When one considers the vast financial stakes and pressures, it is little wonder that most psychiatrists have abandoned their historical roots in psychoanalysis and have become mere prescribers, often seeing patients for 15 minutes at a time and writing prescriptions for whatever their issues are. This is not to say that such psychiatric drugs cannot help; they most certainly can and they should be options considered for treatment. The problem is in the over all structure of a for profit medical system that seeks the biggest return on its investment and an ever shrinking willingness to provide individualized, human centered care.
Freedom to Choose What to Put into One’s Body:
The right for individuals to make their own clear and informed decisions about what to put into their body. This appeals directly to America’s sense of freedom and of the founding principles upon which this country was founded. Given all of the reasons listed above, and the many more that were not included here, it is no wonder that a growing portion of people no longer want to trust the government or the medical establishment to be the arbiters of what we can and cannot put in our body.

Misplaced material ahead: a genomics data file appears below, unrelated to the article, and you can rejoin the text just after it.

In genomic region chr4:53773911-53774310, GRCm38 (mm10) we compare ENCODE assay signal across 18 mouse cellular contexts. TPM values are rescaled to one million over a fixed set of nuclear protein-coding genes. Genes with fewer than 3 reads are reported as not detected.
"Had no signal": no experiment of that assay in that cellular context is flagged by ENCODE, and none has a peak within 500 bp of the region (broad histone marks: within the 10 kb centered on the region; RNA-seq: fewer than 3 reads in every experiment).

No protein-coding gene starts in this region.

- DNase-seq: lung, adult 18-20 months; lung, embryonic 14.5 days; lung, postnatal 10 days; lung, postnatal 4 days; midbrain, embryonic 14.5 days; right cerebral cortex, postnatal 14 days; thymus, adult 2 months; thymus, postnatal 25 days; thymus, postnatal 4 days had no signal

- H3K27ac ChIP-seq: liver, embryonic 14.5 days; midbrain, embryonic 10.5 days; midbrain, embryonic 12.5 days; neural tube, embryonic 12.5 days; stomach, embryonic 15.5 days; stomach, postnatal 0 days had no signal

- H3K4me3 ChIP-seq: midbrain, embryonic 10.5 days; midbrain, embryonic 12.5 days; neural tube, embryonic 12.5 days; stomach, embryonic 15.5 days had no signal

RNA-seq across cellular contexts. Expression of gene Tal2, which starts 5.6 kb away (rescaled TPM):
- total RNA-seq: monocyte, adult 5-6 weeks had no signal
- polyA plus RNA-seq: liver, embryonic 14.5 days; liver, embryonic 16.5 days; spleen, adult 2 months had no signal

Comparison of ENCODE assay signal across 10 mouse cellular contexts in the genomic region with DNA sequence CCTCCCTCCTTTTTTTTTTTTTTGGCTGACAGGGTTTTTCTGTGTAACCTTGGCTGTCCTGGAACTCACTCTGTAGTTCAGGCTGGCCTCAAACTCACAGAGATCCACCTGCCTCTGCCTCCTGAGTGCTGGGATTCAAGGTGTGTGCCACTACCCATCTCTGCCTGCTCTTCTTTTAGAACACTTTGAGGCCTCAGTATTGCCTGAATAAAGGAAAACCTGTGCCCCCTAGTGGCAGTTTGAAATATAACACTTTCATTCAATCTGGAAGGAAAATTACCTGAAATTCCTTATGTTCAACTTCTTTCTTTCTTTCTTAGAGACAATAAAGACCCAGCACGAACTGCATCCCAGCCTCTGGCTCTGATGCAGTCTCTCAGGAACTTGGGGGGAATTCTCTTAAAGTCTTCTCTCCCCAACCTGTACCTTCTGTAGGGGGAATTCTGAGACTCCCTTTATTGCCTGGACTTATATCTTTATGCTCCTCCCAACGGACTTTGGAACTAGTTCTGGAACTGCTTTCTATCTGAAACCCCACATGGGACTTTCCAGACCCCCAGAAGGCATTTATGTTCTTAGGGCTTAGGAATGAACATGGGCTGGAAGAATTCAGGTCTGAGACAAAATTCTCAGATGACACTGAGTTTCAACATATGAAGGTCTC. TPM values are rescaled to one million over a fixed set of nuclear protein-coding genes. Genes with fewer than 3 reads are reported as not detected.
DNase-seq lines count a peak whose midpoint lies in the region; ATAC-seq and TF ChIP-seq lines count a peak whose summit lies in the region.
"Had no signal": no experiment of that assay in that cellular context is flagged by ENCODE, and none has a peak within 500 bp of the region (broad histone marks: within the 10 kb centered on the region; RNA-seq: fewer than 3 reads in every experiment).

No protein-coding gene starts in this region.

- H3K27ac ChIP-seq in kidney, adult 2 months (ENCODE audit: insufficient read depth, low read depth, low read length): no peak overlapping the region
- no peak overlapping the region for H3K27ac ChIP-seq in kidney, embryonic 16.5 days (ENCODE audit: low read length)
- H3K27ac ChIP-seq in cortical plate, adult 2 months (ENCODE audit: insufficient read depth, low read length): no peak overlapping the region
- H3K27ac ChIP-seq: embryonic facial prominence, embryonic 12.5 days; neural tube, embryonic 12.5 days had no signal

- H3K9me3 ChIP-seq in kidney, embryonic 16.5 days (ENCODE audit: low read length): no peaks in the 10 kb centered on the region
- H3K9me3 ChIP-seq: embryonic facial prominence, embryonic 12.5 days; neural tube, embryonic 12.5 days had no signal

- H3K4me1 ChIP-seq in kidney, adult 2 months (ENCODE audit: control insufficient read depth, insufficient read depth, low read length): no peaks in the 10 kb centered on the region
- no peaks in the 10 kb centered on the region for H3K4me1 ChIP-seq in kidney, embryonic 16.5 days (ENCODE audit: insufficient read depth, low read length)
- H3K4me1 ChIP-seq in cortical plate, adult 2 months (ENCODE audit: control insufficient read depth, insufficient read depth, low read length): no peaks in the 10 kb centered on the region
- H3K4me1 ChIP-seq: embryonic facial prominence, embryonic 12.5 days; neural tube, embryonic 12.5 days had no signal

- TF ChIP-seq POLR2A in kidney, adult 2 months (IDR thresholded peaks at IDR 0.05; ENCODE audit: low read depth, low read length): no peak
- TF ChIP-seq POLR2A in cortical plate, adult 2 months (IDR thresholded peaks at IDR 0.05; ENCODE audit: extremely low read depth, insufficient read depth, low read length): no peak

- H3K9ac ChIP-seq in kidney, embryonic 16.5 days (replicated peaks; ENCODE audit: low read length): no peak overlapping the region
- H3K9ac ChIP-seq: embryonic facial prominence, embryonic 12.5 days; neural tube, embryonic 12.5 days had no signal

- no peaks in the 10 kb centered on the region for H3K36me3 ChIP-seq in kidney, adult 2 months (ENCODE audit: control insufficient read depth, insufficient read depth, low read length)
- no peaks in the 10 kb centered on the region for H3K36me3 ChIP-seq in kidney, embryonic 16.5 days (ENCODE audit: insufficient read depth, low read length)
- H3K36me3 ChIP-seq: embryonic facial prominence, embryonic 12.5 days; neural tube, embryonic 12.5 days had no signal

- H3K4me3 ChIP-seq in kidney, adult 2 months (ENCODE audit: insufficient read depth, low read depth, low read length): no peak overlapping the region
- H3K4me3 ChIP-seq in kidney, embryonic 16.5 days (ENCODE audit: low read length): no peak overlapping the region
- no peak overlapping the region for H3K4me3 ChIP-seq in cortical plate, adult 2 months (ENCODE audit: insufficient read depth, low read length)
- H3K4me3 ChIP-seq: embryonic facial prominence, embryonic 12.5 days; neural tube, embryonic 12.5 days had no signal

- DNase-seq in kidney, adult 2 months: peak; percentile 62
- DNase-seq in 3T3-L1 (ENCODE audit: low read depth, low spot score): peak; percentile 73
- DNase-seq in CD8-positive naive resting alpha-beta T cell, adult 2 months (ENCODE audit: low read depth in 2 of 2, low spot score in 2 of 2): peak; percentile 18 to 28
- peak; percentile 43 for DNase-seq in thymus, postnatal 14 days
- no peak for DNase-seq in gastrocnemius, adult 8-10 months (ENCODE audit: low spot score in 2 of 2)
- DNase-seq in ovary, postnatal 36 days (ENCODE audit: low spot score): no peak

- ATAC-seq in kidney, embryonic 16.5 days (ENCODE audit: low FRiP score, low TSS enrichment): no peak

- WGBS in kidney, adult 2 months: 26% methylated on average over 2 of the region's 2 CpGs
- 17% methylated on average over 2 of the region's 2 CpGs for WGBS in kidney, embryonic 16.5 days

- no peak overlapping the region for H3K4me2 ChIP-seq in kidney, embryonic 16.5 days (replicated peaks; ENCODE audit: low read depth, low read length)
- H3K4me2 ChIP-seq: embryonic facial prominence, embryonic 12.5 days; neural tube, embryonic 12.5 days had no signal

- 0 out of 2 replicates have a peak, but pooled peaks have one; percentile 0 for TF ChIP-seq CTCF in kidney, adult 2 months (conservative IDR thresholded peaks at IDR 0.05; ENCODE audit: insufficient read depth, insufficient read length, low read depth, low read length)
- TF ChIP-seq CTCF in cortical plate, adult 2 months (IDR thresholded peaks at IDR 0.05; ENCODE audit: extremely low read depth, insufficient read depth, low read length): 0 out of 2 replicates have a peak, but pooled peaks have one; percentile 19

None of this in any way suggests that we should take the decision of what to put into our body lightly. In fact, it argues for the exact opposite. It suggests that a great deal of respect and care is needed; that we all deserve the right to freely available and accurate information and research; that we all deserve the right to know exactly what it is we are taking. In order for this to be possible, we need to legalize and to regulate all drugs. We need a good and functioning FDA who can verify what is in any supplement or substance that is for sale, so that people can make free and informed choices.